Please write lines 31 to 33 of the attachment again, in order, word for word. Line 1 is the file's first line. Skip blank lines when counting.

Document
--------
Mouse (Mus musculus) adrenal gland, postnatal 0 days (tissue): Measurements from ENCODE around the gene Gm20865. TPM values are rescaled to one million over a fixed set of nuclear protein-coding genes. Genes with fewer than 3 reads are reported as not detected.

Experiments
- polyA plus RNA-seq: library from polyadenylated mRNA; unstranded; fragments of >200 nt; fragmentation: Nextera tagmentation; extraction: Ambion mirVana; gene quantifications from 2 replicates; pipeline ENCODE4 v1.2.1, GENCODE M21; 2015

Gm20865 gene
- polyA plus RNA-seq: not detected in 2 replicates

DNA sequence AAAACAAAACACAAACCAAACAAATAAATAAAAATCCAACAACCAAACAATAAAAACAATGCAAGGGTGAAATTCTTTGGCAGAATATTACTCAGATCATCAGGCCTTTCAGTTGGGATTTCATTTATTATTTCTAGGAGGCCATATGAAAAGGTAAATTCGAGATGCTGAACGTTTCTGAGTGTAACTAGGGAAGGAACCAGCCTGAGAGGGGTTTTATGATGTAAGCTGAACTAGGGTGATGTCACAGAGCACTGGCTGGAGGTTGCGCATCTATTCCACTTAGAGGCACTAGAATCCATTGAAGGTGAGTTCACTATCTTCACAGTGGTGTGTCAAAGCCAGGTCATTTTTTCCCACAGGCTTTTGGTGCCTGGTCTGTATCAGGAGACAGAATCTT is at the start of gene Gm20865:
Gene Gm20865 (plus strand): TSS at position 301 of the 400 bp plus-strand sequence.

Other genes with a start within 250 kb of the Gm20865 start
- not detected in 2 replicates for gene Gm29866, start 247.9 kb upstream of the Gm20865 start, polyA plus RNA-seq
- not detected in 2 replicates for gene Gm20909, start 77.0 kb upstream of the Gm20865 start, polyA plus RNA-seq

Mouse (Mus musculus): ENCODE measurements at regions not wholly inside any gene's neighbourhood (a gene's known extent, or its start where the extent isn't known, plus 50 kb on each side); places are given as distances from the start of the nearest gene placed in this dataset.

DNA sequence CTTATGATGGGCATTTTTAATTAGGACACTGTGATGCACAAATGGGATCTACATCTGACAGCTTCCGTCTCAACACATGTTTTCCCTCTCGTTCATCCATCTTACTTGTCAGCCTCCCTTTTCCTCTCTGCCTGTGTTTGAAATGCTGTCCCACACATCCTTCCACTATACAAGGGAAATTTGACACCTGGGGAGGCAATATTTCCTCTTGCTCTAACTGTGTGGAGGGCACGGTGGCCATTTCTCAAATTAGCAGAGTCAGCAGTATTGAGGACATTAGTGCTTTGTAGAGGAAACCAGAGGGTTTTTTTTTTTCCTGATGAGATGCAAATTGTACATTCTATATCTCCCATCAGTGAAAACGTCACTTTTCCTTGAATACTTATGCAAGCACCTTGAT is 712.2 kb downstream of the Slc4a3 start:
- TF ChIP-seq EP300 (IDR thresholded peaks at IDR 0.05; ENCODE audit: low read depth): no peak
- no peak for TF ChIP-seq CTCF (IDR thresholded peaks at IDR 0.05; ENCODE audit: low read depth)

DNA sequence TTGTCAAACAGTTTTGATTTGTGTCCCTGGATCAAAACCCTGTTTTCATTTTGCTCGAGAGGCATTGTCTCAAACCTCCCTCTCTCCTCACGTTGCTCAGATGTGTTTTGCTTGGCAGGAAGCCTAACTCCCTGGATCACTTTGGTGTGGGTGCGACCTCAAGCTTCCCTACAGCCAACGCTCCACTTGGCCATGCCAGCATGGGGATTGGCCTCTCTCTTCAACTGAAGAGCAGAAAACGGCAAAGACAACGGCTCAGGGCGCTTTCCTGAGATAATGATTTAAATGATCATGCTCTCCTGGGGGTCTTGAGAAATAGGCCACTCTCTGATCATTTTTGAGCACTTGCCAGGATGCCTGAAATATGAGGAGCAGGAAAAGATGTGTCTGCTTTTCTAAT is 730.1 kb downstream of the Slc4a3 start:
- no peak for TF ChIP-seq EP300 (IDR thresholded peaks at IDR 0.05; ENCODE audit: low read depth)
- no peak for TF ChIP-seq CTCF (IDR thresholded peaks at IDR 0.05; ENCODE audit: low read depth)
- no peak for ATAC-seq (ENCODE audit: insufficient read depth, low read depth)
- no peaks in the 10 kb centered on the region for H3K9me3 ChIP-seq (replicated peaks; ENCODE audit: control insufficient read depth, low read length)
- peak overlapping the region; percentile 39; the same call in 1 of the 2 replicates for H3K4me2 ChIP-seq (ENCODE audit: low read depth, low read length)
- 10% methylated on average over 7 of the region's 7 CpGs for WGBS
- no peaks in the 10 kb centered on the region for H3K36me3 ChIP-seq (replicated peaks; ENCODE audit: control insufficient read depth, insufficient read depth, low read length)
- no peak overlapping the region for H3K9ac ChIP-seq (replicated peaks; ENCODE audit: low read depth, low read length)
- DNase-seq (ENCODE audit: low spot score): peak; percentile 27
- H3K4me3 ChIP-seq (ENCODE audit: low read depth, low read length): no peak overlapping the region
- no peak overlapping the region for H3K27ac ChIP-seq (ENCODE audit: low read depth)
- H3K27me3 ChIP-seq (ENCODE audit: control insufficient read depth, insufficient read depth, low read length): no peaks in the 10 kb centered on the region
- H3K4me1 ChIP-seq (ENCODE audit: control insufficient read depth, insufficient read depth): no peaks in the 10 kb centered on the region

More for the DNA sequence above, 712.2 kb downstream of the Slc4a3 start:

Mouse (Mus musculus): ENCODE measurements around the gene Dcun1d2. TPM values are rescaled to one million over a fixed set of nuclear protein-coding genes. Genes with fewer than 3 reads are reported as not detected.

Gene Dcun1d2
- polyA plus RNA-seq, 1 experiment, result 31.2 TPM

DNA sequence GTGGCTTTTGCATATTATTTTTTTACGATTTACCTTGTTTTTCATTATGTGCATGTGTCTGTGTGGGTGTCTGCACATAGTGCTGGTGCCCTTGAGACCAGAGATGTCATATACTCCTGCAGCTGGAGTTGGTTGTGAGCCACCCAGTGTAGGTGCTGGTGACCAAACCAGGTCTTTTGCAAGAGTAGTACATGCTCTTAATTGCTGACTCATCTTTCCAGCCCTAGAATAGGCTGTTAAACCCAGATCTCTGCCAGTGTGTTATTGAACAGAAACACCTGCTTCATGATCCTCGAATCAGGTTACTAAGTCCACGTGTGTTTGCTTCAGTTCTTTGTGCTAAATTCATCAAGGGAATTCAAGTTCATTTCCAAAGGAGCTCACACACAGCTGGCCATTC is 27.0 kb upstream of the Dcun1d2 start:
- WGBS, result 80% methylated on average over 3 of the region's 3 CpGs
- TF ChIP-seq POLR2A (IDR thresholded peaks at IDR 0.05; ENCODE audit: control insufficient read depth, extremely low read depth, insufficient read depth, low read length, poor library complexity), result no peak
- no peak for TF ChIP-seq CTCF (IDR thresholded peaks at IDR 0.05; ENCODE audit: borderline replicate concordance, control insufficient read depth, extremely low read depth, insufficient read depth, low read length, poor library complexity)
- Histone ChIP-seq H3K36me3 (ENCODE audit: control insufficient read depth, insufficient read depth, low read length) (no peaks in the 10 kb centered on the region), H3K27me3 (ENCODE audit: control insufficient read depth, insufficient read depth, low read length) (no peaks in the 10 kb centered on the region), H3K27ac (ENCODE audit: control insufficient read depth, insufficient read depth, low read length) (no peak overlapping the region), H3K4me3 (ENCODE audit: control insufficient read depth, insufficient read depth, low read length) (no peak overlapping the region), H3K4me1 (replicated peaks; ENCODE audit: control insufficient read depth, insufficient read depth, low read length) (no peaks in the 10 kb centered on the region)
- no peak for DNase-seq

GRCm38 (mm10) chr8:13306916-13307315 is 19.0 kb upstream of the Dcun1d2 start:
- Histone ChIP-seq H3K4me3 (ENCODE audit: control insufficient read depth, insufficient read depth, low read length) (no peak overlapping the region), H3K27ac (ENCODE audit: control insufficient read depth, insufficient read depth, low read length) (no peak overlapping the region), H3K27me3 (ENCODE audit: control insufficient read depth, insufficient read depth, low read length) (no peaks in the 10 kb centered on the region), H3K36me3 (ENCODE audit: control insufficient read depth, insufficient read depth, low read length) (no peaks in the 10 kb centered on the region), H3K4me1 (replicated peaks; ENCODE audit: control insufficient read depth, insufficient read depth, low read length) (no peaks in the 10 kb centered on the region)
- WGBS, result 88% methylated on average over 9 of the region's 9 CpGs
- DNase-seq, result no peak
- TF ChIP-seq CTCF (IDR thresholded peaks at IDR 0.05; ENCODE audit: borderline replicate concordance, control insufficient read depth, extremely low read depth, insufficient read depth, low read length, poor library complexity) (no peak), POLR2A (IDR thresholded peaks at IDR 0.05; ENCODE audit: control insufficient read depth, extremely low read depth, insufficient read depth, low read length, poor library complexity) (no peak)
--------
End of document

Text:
Gene Dcun1d2
- polyA plus RNA-seq, 1 experiment, result 31.2 TPM

DNA sequence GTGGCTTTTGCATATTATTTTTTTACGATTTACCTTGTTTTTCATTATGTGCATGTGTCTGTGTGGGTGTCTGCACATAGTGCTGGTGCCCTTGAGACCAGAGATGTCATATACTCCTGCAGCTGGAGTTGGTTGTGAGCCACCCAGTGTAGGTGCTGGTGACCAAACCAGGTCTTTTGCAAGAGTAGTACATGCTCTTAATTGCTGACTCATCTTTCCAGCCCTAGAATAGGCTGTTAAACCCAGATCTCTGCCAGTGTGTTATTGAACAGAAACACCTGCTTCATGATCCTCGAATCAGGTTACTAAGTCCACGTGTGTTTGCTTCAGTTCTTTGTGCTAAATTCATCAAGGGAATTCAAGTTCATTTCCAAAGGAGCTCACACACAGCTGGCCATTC is 27.0 kb upstream of the Dcun1d2 start: